Journal

July 2017 Recap

Writing:

Sometimes feedback takes a while to sink in. It can be a puzzle or in a language foreign to your own way of thinking. This was one of those times when things finally clicked together in my head. Some things which felt like separate problems were really the same thing in the end. So I’ve been editing again, which feels endless, but I really believe the story is better for it.

And more beta reading! I do this whenever I have a little free time, mostly to pay it forward. I always feel a bit guilty for asking other people for feedback, but we all need it. Friends, if you need a beta reader please don’t be shy about pinging me. I will say yes if I have the time, though I have to admit I don’t have as much time as I’d like lately. (But you never know, so please ask!)

Daydreaming:

Sometimes you find a grove accidentally, like  wandering into the subway and someone is busking the same tune that was playing on the radio. This month tuned itself around fairy tales: princess’, queens, kings, other worlds and fairy creatures. It’s still singing in my ears.

It feels important that there are fairy stories in many cultures though their creatures might be called by different names. There’s a shape to these tales that makes them feel mythic in a different way than other stories do. Maybe they tap into something deep and true, or hover like the shadows at the edge of a campfire.  There are rules to the magic, even if you can’t ever understand them: like throwing salt over your shoulder, or begging pardon when you walk past a certain tree. There’s always an dangerous side to the beautiful. A cost for every gift. Wishes with double edges.

What sacrifices would you make for what you want? What is the one thing you couldn’t bear to lose?

And that’s made me think about the stories that we sometimes can’t tell aloud. We tell them in puzzles and codes, and once upon a times, describe the dreamscapes that haunt us as half-remembered things. Stories are never the thing on paper that they are in your head. Maybe storytelling works like a fairy curse: you can’t ever talk about what happened in faerie, only around it.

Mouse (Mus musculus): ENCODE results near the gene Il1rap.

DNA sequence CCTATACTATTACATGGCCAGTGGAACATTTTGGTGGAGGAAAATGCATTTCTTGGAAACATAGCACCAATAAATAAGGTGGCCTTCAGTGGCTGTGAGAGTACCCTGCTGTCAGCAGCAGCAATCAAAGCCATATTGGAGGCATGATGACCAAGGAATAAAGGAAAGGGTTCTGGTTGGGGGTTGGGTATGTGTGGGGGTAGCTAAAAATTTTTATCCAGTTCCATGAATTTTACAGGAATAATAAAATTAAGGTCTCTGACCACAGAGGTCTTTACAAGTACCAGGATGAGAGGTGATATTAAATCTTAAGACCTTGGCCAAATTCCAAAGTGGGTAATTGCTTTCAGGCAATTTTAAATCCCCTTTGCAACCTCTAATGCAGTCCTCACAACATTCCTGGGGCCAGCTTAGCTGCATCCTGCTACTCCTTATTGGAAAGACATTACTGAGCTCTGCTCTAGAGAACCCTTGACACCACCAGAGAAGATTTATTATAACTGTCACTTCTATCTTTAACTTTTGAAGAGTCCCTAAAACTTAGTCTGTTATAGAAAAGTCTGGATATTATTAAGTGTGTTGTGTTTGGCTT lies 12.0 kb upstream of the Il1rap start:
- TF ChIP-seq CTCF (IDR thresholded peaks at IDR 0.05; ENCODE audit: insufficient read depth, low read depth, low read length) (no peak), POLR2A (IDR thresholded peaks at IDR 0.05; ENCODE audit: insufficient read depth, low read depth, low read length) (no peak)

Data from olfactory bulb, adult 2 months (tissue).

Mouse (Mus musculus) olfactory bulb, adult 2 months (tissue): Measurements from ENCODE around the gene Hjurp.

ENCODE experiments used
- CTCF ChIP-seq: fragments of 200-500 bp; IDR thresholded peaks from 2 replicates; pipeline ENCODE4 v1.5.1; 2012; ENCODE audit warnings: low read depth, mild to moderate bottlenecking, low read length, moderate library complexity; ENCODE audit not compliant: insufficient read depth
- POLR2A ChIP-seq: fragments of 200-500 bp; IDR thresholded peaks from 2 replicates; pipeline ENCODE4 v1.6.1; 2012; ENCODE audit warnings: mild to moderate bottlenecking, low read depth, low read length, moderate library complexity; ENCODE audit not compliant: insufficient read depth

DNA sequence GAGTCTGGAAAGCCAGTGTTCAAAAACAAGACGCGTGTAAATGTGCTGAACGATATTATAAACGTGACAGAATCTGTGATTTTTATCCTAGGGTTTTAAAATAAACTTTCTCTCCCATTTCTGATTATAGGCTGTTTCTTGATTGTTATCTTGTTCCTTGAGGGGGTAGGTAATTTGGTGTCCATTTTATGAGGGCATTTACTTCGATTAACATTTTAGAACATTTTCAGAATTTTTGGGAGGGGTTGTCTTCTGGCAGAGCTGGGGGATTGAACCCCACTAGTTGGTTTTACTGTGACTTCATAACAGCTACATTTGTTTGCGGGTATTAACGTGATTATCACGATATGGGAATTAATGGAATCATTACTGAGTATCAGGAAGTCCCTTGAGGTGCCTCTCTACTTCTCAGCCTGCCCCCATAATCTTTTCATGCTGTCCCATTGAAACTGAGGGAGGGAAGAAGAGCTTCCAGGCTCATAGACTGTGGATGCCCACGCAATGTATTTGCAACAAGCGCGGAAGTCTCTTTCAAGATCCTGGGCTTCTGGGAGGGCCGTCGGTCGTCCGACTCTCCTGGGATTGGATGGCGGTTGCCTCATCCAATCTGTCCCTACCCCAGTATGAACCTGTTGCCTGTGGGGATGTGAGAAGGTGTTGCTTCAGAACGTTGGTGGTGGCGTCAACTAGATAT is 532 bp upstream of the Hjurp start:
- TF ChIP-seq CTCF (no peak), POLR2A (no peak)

Or just maybe the heart of some stories don’t want to be known just quite yet, and you have to coax them into the light like a unicorn. Maybe you must be worthy first.

In case you missed it, here are three (true) fairy tales:
The Two Sisters
The Heart In A Box
The Faerie King

Books Read:

  • Tea Princess Chronicles by Casey Blair (Ongoing Serial)
  • A Crown of Wishes by Roshani Chokshi
  • Roses and Rot by Kat Howard
  • The Girl Who Swallowed the Moon by Kelly Barnhill.

4 Comments

  1. Omggg what a beautifully written recap!

    “There’s always a dangerous side to the beautiful.”

    “Or just maybe the heart of some stories don’t want to be known just quite yet, and you have to coax them into the light.”

    Btw, beta reading is such a source of joy and guilt for me. Joy, because I love helping other writers, love reading works in progress. Guilt, because I have so little time and thus am so slow in offering my feedback!

    1. T. S. Bazelli Author

      Aww thanks Kristan!

      We’ve both got two demanding little beings to look after right now, so yeah I know the feeling, but if you EVER need a beta reader, I’d be so happy to read for you.

  2. “And that’s made me think about the stories that we sometimes can’t tell aloud.”

    This whole part reminds me of Hemingway’s iceberg theory, that what’s spoken in a story is just a fragment of the whole — the huge part that’s underwater, unspoken, but always there.

    I remember reading somewhere that you can really see this in horror stories (not my field) — that it was easy to tell the writers who were really in touch with horror, compared with the ones who were aping things they’d picked up from reading Poe or Lovecraft.

    1. T. S. Bazelli Author

      That’s so interesting. I don’t read a lot of horror, so I don’t know if it would be more frightening or not. But it would make sense that horror that came out of your life (ie. Get Out) would be different than something that came out of convention (ie. The Hills Have Eyes/ Slasher Movies).

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